Then one day while she was sitting near my feet at the dog park, another breed came up to say a friendly hello to me and she growled and barked the dog away. I wasn’t too sure if it was jealousy or she was being possessive but I didn’t like what I was seeing and I could only put it down to one thing.. anxiety and a change in our routine with us being together all day at home together while she slept under my feet while I worked. 

It started happening more regularly if there was a new dog she didn’t know at the park and tended to happen more with female dogs! It was so unusual for bambi as she's always been such a friendly pup and took us by surprise. 

When we needed to go out (which wasn’t very often in lockdown) we also noticed she used to whine a lot longer than she did as a pup pre-lockdown. When we were both working full time and left her alone for 8 hours a day she was fine and now she couldn’t handle being without us for more than 10 minutes!

So how did we reverse this separation anxiety in Bambi our cavoodle?

Once I did a bit of research I realised we needed to change up our routine to reverse this bad behaviour, this meant no more dog park for a while, no more sleeping under my feet when I worked and when I could go out I would try to leave her home for as long as possible to give her some time away from me so she wasn’t so attached. 

Even when I was home I would put her in her pen and let her settle in her bed away from where I was (out of sight)  while I did stuff around the house or when I was working in the other room so she wasn’t following me everywhere I went. 

I also tried to not give her too much attention or if she would whine for me to play with her, I would try to ignore her and encourage her to play without me so she could keep herself occupied. 

A good tool for that is to set them up with a snuffle mat and hide treats which will keep them entertained for a while!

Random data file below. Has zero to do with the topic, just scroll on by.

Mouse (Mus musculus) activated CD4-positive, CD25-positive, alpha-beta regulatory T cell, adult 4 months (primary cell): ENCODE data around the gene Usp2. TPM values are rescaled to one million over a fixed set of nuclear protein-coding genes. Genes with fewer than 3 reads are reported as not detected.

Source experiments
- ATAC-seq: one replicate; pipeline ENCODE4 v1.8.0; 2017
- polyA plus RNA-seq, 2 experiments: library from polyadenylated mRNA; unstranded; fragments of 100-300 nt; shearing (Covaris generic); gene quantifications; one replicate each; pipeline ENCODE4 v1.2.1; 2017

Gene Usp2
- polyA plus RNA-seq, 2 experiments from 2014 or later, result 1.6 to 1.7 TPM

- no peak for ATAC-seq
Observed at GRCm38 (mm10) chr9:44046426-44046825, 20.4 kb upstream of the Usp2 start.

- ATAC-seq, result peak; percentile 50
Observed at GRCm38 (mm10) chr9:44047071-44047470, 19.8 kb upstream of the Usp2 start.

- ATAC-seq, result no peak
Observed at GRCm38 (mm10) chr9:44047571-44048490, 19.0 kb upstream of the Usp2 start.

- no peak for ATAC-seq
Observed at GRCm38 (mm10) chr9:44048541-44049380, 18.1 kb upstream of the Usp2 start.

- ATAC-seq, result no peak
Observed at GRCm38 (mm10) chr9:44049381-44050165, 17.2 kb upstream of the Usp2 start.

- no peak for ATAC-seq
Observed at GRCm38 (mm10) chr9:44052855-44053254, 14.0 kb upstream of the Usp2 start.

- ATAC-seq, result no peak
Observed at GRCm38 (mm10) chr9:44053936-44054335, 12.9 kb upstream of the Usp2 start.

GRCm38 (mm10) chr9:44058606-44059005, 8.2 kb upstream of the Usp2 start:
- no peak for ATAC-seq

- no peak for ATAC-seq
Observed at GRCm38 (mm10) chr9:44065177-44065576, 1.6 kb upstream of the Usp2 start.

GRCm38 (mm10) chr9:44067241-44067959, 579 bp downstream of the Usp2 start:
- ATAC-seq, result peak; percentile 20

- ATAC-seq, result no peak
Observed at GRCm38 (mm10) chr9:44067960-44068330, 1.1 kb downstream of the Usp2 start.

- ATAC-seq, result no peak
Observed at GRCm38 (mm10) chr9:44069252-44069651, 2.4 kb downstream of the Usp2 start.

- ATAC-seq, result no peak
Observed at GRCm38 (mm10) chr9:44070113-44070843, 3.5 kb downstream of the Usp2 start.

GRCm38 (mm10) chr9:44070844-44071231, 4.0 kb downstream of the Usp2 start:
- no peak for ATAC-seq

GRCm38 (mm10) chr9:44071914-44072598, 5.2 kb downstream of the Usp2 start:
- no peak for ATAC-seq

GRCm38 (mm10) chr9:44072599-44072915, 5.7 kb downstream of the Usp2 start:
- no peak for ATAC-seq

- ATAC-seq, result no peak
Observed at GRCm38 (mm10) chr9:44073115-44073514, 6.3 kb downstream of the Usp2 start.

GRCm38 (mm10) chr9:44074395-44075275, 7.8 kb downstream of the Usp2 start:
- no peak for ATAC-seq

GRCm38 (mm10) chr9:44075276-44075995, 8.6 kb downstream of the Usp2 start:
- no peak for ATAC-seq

We also avoided making a fuss when we left or came home, ignoring her for about 5-10 minutes before we left and not greeting her straight away when coming home until she was more calm. 

It takes time for them to change their habits but it’s all about consistency so don’t be too hard on yourself! Now we find her separation anxiety is much less than what it was during lockdown and going into the office and leaving her at home in her own space for hours actually helped create a “good separation” and find she is more balanced and happy. 

Other things you can do to help your cavoodle’s separation anxiety when you leave the house is:

  • Leave them a piece of clothing that smells like you, i usually leave a sock.

  • Establish a word or action to use every time you leave that will let them know you will be back, I use “mummy will be back”. 

  • Make sure they are exercised out! Morning walks are great! By wearing them out before you go to work it should help them to relax and rest while you’re not there.

  • Provide some audio stimulation like leaving a tv on or stimulation toys - make sure its safe to leave without supervision 

  • Make sure they have enough water and they’ve eaten and done their business before you leave. 

  • Doggy daycare - this is a great way for them to socialise if you have a local doggy daycare in the area that can tire them out

  • Get them a sibling! With dogs being pack animals, sometimes having a friend can help anxiety as well as keep each other entertained while you’re not at home.

If you are unsure if your cavoodle has separation anxiety, always speak to your vet to see if they can help or suggest any local behavioural trainers that can help you.